As the acceptability of protest grows in China, the popularity of the Chinese government slides. “I don’t know anyone who believes in the party anymore,” one Shanghai resident said to me a few years ago. The strength of the Communist Party has been eroded by widespread disenchantment, occasional crises, continual restructuring, and the enervating effect of the passage of time. Although it is big, it is also corrupt, reviled, and often ineffective. In some parts of the countryside it no longer operates, having been replaced by clans and gangs with loose ties to officials. It’s doubtful the party even commands the loyalty of its own members. Many cadres are opportunistic careerists and many, for good or ill, disregard orders from the center. “Now, no Communist official is loyal to or will sacrifice for the party,” said democracy activist Peng Ming, just after he was released by the regime. “When I was in jail, the prison warden and guards were very respectful to me. Even when I criticized them, they would not criticize me back. Why? They said, ‘This regime will not last long. Who knows you won’t be our next leader? If we mistreat you now, you will come after us when you come to power.’”
People’s intense devotion to their rulers—evident during the eras of Mao and Deng—is noticeably absent from China today. The change in attitude has even affected the People’s Liberation Army, last line of defense for the party. Last July, in an extraordinary incident, junior Chinese officers openly complained about the corruption and failings of their country’s civilian leadership to their Russian counterparts during joint “antiterror” exercises.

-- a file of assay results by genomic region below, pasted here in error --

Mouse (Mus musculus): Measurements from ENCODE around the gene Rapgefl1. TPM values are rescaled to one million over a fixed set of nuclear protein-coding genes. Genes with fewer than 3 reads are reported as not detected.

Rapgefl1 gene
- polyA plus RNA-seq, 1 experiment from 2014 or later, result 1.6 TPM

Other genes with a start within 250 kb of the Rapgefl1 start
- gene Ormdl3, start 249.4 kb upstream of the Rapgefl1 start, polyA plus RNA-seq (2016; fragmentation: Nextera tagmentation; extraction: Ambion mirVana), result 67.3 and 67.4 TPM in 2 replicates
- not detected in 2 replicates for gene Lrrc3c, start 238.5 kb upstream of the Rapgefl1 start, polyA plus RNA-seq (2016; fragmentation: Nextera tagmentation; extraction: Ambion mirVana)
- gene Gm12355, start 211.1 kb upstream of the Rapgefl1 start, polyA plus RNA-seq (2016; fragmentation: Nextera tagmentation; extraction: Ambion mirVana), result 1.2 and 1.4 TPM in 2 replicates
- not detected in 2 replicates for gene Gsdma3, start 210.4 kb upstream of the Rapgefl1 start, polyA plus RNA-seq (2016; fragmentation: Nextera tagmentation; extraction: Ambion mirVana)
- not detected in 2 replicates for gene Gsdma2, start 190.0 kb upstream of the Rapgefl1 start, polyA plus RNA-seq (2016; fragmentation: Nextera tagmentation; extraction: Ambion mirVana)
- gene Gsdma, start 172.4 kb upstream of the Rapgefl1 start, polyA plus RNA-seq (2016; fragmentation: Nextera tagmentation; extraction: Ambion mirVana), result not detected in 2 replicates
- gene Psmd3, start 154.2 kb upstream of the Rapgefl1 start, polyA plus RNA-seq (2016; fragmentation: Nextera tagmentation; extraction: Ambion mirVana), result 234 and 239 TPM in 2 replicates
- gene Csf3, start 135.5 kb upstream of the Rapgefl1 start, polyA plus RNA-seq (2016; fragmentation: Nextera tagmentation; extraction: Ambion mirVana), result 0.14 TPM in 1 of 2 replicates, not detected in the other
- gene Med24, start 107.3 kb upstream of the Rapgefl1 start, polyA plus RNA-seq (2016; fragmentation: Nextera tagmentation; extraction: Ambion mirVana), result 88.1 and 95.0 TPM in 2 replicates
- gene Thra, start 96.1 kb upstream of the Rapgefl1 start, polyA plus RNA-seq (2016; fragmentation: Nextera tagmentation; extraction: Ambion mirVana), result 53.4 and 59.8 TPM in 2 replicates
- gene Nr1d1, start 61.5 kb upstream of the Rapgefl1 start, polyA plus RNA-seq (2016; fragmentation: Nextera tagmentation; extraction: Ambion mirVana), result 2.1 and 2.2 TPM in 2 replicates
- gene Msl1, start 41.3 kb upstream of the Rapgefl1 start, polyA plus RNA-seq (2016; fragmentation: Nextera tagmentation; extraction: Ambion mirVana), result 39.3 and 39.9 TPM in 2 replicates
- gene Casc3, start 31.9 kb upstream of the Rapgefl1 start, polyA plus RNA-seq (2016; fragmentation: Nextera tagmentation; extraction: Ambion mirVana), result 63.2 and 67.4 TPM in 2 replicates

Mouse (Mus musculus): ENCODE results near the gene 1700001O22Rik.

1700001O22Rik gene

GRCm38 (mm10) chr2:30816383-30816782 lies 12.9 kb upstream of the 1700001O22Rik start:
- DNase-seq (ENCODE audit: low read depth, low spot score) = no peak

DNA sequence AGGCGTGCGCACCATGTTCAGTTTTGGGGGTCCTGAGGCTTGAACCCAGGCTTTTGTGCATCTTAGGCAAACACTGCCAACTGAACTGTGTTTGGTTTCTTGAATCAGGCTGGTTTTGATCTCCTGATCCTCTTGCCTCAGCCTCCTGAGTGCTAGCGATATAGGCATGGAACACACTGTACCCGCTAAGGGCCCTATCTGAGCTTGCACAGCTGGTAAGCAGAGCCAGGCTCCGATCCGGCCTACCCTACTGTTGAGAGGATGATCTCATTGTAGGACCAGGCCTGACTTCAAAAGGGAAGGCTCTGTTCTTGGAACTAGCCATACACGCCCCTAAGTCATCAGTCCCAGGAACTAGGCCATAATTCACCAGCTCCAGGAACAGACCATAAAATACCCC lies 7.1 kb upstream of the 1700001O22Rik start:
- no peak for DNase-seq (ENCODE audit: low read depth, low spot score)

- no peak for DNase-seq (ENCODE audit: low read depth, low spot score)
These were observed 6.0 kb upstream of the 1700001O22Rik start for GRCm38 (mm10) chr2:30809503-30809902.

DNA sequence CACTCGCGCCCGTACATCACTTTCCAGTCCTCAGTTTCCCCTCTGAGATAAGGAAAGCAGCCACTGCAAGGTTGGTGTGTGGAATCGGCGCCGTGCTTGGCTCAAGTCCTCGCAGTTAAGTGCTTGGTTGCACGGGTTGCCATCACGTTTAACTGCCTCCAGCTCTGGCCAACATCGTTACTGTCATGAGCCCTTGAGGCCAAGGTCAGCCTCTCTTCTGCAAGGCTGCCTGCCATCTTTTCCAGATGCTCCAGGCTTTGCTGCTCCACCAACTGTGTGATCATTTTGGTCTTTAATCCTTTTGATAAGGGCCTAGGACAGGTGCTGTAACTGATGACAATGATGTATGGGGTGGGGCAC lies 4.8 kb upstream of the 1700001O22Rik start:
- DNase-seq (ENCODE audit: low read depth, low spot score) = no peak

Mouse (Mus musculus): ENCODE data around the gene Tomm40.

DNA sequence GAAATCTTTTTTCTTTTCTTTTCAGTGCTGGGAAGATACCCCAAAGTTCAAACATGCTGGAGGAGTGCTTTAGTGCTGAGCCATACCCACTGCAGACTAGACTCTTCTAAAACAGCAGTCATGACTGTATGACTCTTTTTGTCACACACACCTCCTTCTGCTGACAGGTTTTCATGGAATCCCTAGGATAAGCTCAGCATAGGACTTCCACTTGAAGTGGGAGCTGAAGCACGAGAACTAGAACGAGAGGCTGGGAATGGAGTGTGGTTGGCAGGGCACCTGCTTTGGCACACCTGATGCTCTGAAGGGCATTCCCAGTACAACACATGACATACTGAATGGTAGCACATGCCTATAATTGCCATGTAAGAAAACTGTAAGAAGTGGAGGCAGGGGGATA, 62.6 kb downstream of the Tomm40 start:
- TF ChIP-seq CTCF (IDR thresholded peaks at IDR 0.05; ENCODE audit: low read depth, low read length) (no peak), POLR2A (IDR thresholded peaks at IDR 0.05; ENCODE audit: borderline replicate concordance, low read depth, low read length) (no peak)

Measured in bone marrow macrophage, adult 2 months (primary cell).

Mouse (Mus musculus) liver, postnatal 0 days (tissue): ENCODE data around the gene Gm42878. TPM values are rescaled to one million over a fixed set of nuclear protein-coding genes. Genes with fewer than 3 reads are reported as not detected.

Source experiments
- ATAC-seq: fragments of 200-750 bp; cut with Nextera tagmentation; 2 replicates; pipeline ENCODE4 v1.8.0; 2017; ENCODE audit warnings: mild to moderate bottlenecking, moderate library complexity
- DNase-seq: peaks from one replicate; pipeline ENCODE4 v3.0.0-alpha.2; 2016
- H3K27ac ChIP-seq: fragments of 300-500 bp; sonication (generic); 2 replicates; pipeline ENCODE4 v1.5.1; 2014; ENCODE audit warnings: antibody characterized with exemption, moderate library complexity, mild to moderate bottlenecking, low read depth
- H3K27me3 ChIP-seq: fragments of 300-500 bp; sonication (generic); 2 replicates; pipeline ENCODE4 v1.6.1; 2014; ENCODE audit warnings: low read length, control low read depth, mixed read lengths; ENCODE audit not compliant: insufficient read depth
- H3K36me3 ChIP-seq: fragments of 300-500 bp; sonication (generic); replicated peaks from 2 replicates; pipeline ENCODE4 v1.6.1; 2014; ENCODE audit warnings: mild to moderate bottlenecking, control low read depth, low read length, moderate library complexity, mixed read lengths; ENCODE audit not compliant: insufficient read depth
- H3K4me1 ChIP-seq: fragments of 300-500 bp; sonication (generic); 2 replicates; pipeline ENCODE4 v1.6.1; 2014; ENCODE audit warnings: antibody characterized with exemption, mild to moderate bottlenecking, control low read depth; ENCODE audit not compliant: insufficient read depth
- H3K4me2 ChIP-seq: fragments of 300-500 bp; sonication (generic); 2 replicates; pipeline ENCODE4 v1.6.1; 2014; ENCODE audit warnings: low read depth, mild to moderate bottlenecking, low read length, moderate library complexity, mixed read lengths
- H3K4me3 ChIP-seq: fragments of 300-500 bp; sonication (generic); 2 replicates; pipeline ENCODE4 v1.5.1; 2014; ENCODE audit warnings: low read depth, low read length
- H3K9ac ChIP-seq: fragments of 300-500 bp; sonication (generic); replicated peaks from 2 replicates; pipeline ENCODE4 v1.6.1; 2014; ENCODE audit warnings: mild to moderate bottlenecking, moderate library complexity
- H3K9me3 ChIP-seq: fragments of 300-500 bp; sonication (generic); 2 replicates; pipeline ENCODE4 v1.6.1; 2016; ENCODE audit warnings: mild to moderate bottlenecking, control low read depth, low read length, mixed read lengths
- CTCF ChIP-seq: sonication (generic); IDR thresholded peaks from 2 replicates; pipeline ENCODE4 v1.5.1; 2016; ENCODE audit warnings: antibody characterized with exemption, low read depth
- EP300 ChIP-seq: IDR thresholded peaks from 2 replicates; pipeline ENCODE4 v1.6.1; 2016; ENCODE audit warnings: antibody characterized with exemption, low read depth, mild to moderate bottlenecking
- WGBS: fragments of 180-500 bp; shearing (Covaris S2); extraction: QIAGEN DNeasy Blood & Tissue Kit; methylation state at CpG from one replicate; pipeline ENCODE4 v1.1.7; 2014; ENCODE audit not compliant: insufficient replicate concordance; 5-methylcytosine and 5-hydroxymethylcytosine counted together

If revolution is merely “a trivial shift in the emphasis of suffering,” as playwright Tom Stoppard once noted, the silent, slow-motion crisis of legitimacy in China could have real consequences. Anything can happen in a country filled with secret societies, revolutionary cells, private armies, illegal political parties, underground congregations, and clandestine triads. The risk for the regime is that one of these groups will launch an insurrection—some mass incidents already come close to rising to that level—or that some minor incident will trigger a fight that becomes a conflagration.
Under such a scenario, the party could be confronted with another million singing, shouting, chanting souls in Tiananmen Square. Deng Xiaoping preserved the regime last time by employing brute force, but it’s unlikely that a weakened party would have the ability to get away with another slaughter in the future. Ordinary soldiers probably would not kill fellow citizens on behalf of a regime that has lost the love and loyalty of most of its people.
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There number of protests will increase in China: